Continuing from my last column with the theme of things you didn’t know you needed to know, have you ever wondered why some rotor blades have weird shapes at their tips? Or what possible significance the speed of sound might have for helicopter pilots? They generally only do around 100 knots, right? Well, yes, they do, but … the tips of your rotor blades may approach the speed of sound, especially when they are advancing, as the speed of the helicopter is added to their rotational speed. The classic example is the Huey, which has tip speeds over 800 feet per second (fps), only 300 fps behind the speed of sound, which is around 1,100 fps. While this may appear to be a large margin, under some circumstances, parts of the blade could still reach supersonic speeds. My point is that 800 fps (or 475 kts) is way over the margin where air density becomes significant (below about 300 knots, air is considered to be incompressible.)
Thus, compressibility effects can actually be felt well below the speed of sound. The most adverse conditions that affect this include: high airspeed; high RPM; high gross weight; high density altitude; low temperature (for example, if you take a Bell 212 to the Arctic, you will lose around four per cent of the power available due to compressibility); and turbulence (when rotating, the blades push waves of air ahead of them which bunch up as the speed of sound is reached into a Mach wave). Mach numbers denote a ratio between two speeds, namely true airspeed compared to the local speed of sound, which varies depending on the temperature. M1.0 is equal to the speed of sound.
In short, as air is compressed, its temperature increases, its density reduces, and large increases in drag and a rearward shift of the aerodynamic centre are felt, meaning that more power will be required and there will be excessive blade twisting, not to mention vibration.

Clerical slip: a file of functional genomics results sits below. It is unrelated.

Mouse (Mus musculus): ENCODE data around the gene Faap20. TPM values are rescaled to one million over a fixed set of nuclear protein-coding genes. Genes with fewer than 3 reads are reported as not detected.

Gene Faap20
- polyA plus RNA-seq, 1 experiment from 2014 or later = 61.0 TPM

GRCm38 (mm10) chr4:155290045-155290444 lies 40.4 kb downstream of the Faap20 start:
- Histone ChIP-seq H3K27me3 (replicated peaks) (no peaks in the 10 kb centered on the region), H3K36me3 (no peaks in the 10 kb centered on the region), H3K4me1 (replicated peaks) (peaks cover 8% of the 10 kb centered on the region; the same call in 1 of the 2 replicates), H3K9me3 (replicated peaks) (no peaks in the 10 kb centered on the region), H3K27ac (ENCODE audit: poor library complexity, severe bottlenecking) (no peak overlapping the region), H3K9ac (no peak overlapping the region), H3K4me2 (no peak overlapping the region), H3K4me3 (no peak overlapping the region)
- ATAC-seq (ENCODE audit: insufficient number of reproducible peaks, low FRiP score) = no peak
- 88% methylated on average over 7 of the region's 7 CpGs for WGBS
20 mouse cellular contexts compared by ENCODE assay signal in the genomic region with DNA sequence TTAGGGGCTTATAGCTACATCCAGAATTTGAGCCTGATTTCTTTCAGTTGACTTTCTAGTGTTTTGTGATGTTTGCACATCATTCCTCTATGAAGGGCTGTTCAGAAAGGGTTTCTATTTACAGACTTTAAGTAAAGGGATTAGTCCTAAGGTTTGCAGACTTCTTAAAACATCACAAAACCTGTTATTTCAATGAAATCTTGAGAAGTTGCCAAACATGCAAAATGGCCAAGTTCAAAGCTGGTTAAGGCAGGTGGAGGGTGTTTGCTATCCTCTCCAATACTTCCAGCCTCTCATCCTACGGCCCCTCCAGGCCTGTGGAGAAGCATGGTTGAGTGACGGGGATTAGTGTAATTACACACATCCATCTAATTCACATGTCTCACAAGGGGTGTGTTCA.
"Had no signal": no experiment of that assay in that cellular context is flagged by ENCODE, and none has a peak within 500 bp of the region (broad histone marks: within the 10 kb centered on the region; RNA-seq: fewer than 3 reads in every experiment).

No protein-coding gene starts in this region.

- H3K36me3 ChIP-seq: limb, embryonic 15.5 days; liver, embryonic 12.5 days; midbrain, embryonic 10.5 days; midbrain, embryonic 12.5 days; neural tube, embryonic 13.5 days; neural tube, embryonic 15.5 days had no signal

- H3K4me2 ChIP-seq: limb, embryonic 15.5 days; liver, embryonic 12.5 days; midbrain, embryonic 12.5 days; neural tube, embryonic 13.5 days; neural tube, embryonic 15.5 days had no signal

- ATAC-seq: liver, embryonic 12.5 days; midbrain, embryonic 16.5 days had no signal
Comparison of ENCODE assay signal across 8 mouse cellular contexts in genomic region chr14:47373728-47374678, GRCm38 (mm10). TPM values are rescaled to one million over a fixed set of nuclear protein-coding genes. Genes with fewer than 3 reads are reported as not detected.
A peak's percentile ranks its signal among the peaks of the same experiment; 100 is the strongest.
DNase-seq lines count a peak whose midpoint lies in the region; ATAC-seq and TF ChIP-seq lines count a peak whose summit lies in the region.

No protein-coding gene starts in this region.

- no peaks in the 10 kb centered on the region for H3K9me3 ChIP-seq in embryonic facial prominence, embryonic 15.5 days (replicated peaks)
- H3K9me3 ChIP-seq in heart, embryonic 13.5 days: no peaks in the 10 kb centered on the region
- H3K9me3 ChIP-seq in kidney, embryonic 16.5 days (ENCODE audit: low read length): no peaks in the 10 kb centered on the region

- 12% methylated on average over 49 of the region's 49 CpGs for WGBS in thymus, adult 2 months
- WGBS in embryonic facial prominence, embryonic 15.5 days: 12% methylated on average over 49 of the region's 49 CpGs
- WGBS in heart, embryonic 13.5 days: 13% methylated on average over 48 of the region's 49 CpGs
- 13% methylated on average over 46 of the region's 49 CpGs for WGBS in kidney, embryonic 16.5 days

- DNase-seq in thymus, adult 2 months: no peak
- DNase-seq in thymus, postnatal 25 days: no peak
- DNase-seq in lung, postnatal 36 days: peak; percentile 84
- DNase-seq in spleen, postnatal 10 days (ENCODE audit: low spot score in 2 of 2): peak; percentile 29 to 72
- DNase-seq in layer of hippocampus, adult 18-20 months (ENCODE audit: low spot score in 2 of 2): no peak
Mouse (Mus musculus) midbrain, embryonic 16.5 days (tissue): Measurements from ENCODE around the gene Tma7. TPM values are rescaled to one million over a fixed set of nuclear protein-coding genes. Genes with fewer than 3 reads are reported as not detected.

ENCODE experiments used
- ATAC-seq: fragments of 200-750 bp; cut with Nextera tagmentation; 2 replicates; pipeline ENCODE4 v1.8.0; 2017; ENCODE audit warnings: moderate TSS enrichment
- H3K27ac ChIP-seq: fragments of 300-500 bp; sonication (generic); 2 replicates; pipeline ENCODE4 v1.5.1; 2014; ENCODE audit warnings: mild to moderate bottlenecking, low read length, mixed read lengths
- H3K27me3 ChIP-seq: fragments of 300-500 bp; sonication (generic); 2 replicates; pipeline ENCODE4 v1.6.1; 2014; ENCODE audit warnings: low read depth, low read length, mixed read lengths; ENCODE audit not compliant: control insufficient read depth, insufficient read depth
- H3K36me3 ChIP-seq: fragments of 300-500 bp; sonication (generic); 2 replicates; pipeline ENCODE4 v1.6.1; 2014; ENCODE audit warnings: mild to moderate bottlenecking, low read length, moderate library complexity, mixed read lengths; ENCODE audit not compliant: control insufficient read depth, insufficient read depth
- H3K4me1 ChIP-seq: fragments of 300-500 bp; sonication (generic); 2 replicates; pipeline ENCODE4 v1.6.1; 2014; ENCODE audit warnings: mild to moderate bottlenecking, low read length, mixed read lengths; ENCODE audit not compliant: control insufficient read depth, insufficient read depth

The flow of air over the top of the blade initially moves into a region of lower pressure, courtesy of Bernoulli, but as it nears the trailing edge it encounters a higher pressure from the adverse pressure gradient (where higher-pressure air from underneath pushes forward over the upper surface at the trailing edge) and has to work harder, so it decelerates. If the adverse gradient becomes too great, flow separation occurs and the aerofoil stalls. When it finally reaches the speed of sound, a shock wave will form where the flow decelerates, as behind it, the pressure waves are moving forward. The shock wave forms where the two airflows meet, and its angle progressively decreases with speed. In the shock wave there is a considerable increase in density, pressure and temperature, which causes the boundary layer to separate into a shockstall. The energy required for this comes from forward speed, so it is the equivalent of a drag penalty (it is like deploying spoilers at high speed). The lower surface shock wave forms later because the lower camber is less, but this means that it ends up more forward than the upper one, which causes the centre of pressure to move aft, and further aft when the shock waves reduce the lift at the root. The resulting pitching moment only increases the airfoil’s speed and makes things worse.
At supersonic speeds, changes in velocity and pressure will take place sharply and suddenly, which is another good reason for being smooth on the controls! The Critical Mach Number (MCRIT) is the highest speed you can get without supersonic flow (about M0.72). To put it another way, it is the lowest free stream Mach number (MFS) at which a local Mach number of one will occur at any point, usually starting on the upper surface. Thus, MCRIT marks the lower end of a band of Mach numbers where a local one may be supersonic, marking the boundary between subsonic and transonic speeds. It follows that, the less air is accelerated over the wing, the higher MCRIT can be, which is done either with a lower camber (thinner) or a higher sweep, which is the preferred method with rotor blades, whose tips may have special shapes:
A swept tip is angled aft; a 30 degrees sweep will increase MCRIT up to about M0.75. The idea is to make the blade appear (to the airflow) thinner than it really is – coming at the air from an angle instead of head-on reduces the brute force effect, and allows a higher TAS without the air going supersonic. The Black Hawk and the Apache have the last seven per cent of the blade swept back by 20 degrees. In this way, control loads at high speeds are reduced, as well as the noise pattern. The BERP (British Experimental Rotor Program) tip, as fitted to the EH-101 and Lynx, has a similar effect, where its planform is swept forward, then aft.
Phil Croucher is a longtime industry expert and author of Professional Helicopter Pilot Studies.
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